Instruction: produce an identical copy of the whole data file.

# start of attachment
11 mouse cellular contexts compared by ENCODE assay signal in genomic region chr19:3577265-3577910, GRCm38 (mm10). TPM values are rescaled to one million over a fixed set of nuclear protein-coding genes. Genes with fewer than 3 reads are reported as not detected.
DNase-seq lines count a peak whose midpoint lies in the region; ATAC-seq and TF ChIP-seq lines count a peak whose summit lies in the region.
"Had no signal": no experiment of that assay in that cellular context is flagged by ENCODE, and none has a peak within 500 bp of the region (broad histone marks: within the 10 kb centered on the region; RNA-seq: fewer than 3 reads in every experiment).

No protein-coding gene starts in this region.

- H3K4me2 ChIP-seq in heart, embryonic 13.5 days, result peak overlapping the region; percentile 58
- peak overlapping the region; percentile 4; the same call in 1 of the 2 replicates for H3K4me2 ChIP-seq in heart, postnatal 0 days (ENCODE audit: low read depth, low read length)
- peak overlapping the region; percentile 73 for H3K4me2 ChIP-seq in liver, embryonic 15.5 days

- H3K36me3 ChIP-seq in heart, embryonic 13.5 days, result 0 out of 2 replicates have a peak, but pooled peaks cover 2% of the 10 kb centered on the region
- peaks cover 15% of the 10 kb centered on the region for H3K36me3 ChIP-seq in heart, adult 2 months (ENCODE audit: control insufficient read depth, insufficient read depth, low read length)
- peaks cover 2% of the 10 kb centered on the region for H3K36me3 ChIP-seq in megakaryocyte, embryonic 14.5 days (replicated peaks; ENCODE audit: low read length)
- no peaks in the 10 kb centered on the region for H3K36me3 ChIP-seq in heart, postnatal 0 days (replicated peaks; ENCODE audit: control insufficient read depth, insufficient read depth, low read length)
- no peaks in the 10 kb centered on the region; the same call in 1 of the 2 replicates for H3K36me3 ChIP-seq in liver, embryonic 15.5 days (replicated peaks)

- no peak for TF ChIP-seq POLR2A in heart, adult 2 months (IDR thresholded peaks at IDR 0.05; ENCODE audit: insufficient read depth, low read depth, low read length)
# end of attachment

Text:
11 mouse cellular contexts compared by ENCODE assay signal in genomic region chr19:3577265-3577910, GRCm38 (mm10). TPM values are rescaled to one million over a fixed set of nuclear protein-coding genes. Genes with fewer than 3 reads are reported as not detected.
DNase-seq lines count a peak whose midpoint lies in the region; ATAC-seq and TF ChIP-seq lines count a peak whose summit lies in the region.
"Had no signal": no experiment of that assay in that cellular context is flagged by ENCODE, and none has a peak within 500 bp of the region (broad histone marks: within the 10 kb centered on the region; RNA-seq: fewer than 3 reads in every experiment).

No protein-coding gene starts in this region.

- H3K4me2 ChIP-seq in heart, embryonic 13.5 days, result peak overlapping the region; percentile 58
- peak overlapping the region; percentile 4; the same call in 1 of the 2 replicates for H3K4me2 ChIP-seq in heart, postnatal 0 days (ENCODE audit: low read depth, low read length)
- peak overlapping the region; percentile 73 for H3K4me2 ChIP-seq in liver, embryonic 15.5 days

- H3K36me3 ChIP-seq in heart, embryonic 13.5 days, result 0 out of 2 replicates have a peak, but pooled peaks cover 2% of the 10 kb centered on the region
- peaks cover 15% of the 10 kb centered on the region for H3K36me3 ChIP-seq in heart, adult 2 months (ENCODE audit: control insufficient read depth, insufficient read depth, low read length)
- peaks cover 2% of the 10 kb centered on the region for H3K36me3 ChIP-seq in megakaryocyte, embryonic 14.5 days (replicated peaks; ENCODE audit: low read length)
- no peaks in the 10 kb centered on the region for H3K36me3 ChIP-seq in heart, postnatal 0 days (replicated peaks; ENCODE audit: control insufficient read depth, insufficient read depth, low read length)
- no peaks in the 10 kb centered on the region; the same call in 1 of the 2 replicates for H3K36me3 ChIP-seq in liver, embryonic 15.5 days (replicated peaks)

- no peak for TF ChIP-seq POLR2A in heart, adult 2 months (IDR thresholded peaks at IDR 0.05; ENCODE audit: insufficient read depth, low read depth, low read length)